A boundary clarification between Kentucky and Tennessee and the erection of multiple new counties prompted Munsell to issue a revised and slightly smaller wall map in 1834, engraved and printed in Cincinnati. The University of Chicago, the British Library, the Kentucky Historical Society, the National Archives, and the Filson Historical Society hold copies of this map. The last two may be a revised edition published in 1835, based on their respective catalog descriptions.
Lastly, the map was published in Cincinnati on a much smaller scale as a pocket map in 1835. Currently known surviving copies of the pocket map include the MESDA copy, one in the Kentucky Historical Society, and one in a private collection.
CARTOGRAPHER: Dr. Luke Munsell was a 19th Century polymath and polyglot. Luke Munsell was born June 4, 1790, in East Windsor, Connecticut. He received an excellent education, including training as a civil engineer and as a physician. He also obtained proficiency in Greek, Latin, and Hebrew. In October 1811, Munsell left Connecticut, arriving in Frankfort, Kentucky, in November of that year. He has been described as Frankfort’s first librarian, and for three years he was “engaged” in the Kentucky Seminary until August 29, 1814. He spent the following four years laboring over the surveys, cartography, and publication of his seminal map of the Commonwealth. In 1822, Munsell married Eliza Sneed; they subsequently had ten children.
In 1832, Dr. Munsell was appointed chair of Chemistry, Mineralogy, and Natural Philosophy at Centre College in Danville, KY. A cholera epidemic that year claimed the life of the superintendent of the School for the Deaf in Danville. Out of necessity, Munsell served in the dual role of superintendent and school physician. Simultaneously, he served as corresponding secretary of the Kentucky Colonization Society and secretary of the Kentucky Temperance Society. In the latter role, his responsibilities included editing the Society’s monthly periodical, The Harbinger of the Mississippi Valley. Despite these many obligations, he still found time to do research in the medical field. Dr. Munsell’s investigation and application of galvanism was published as Remarks on Electro-Therapeutics in the Transylvania Journal of Medicine in 1833.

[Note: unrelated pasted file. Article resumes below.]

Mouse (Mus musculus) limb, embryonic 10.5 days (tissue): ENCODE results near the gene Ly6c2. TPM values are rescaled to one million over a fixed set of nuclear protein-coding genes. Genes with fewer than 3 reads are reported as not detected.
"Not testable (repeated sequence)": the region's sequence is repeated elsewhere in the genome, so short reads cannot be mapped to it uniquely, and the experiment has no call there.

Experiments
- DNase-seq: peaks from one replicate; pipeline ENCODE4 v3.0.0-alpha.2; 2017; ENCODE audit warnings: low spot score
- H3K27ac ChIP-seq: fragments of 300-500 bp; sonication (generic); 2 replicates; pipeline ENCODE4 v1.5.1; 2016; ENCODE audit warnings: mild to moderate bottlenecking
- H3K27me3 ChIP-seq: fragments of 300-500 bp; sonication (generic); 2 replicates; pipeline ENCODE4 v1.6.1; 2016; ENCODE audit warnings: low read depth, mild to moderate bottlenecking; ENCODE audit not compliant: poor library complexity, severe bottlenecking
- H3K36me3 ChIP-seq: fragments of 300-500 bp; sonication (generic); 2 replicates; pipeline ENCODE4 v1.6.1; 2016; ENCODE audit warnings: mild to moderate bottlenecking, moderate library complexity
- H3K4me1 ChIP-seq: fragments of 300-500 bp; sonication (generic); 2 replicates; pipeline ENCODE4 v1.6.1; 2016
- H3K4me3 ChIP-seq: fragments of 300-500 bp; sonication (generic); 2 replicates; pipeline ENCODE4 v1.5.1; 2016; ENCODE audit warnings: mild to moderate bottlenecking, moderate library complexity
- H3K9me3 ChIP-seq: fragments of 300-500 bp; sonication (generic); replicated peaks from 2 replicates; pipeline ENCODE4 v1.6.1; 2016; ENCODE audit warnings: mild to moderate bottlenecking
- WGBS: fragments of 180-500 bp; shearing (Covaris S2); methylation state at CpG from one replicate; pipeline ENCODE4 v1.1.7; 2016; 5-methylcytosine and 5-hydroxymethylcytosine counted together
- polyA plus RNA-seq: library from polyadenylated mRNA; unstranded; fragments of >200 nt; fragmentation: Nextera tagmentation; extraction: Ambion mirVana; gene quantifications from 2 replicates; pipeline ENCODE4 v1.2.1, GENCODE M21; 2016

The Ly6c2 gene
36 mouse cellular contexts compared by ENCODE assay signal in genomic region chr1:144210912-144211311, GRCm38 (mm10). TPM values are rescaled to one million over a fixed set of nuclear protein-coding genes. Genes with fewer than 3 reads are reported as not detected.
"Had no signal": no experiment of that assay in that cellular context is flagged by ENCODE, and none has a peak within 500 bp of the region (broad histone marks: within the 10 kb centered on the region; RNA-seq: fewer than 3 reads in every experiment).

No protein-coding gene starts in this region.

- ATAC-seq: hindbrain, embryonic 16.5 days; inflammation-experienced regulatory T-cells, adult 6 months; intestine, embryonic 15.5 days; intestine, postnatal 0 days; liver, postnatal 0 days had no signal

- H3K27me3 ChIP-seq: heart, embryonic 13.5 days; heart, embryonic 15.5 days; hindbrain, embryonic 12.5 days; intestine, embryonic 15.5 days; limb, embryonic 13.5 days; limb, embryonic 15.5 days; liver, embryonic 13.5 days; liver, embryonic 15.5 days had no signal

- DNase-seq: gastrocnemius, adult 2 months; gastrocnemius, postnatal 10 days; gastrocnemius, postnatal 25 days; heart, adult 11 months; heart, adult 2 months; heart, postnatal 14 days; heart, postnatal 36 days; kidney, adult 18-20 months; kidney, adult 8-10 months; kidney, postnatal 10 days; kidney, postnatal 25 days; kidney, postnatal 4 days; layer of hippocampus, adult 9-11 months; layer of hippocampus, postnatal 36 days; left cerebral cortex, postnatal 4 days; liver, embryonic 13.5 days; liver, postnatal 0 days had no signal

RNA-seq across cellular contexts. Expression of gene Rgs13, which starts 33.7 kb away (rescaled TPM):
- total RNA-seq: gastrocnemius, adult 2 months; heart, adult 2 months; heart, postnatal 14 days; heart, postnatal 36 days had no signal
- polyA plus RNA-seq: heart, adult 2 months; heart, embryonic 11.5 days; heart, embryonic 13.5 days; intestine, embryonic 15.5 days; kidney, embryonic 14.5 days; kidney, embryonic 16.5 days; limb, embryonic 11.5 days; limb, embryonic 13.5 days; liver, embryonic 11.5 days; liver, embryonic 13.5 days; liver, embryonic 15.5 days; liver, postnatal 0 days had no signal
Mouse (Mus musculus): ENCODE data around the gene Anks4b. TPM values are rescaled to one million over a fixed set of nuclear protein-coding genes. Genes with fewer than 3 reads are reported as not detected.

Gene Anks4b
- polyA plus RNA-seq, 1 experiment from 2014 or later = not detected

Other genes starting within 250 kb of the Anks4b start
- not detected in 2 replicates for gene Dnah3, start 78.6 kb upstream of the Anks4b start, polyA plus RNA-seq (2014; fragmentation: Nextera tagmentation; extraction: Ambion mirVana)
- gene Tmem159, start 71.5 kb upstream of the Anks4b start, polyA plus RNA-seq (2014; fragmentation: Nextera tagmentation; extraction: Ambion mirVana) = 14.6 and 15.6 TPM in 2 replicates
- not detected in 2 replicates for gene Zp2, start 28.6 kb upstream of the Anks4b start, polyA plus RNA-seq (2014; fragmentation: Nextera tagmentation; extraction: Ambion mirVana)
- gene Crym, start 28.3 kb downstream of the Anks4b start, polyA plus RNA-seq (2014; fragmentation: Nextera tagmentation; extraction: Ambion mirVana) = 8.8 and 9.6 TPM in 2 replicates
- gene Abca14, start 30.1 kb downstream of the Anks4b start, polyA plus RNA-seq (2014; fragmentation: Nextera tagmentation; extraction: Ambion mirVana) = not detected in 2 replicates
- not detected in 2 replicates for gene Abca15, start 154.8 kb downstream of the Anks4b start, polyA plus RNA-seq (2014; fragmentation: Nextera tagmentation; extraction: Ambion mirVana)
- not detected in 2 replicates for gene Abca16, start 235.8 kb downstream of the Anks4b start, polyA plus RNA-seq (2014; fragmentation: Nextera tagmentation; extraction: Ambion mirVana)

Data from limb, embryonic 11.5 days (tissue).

Munsell’s anti-slavery position was the likely impetus for his family’s move to Indianapolis in 1835 or early 1836. He was obviously established there in 1836 when he registered a copyright for a map of that city. Munsell served intermittently as town surveyor between 1839 and 1844, worked as a civil engineer, advertised his services as a physician, was a founding member of the Second Presbyterian Church in Indianapolis, and was local agent for the American Land Agency. In 1852, the family moved to Jeffersonville in southern Indiana, just across the Ohio River from Louisville. In 1854, Munsell died in Jeffersonville at the age of 64 “of heart disease after seven months severe suffering.” Dr. Luke Munsell was interred at Frankfort Kentucky.
1. 1818 map of Kentucky: http://www.kyhistory.com/cdm/ref/collection/Maps/id/132
2. 1834 map of Kentucky: http://www.kyhistory.com/cdm/ref/collection/Maps/id/105
3. Frances L. S. Dugan, Footnote to a Map. [Lexington]: University of Kentucky Library Associates, 1962.
4. Frank Munsell, A Genealogy of the Munsell Family (Munsill, Monsell, Maunsell) in America. Albany, NY: Joel Munsell’s Sons, 1884.
5. John David Smith and Thomas H. Appleton, Jr. eds, A Mythic Land Apart: Reassessing Southerners and Their History. Westport, CT: Greenwood Press, 1997.
6. Lunsford P. Yandell, M.D., ed., The Transylvania Journal of Medicine and the Associate Sciences, Vol. VI. Lexington, KY: J. Clarke & Co. 1833.
7. Jacob Piatt Dunn, Greater Indianapolis… Chicago, IL: The Lewis Publishing Company, 1910.
8. Kentucky Library Associates, Kentucky Libraries. Paducah, KY. Kentucky Library Associates 1987 (Winter).
DESCRIPTION: Map of Kentucky and embossed cover – Engraved, hand-colored map, issued as a pocket map. It has been removed from its covers and flattened; covers retained.
Cover embossed with MUNSELL’S MAP OF KENTUCKY. The map shows the 84 counties established through 1834. It includes insets of Louisville, Frankfort, Lexington, and Maysville, and a table of population data for Kentucky from each U.S. census through 1830.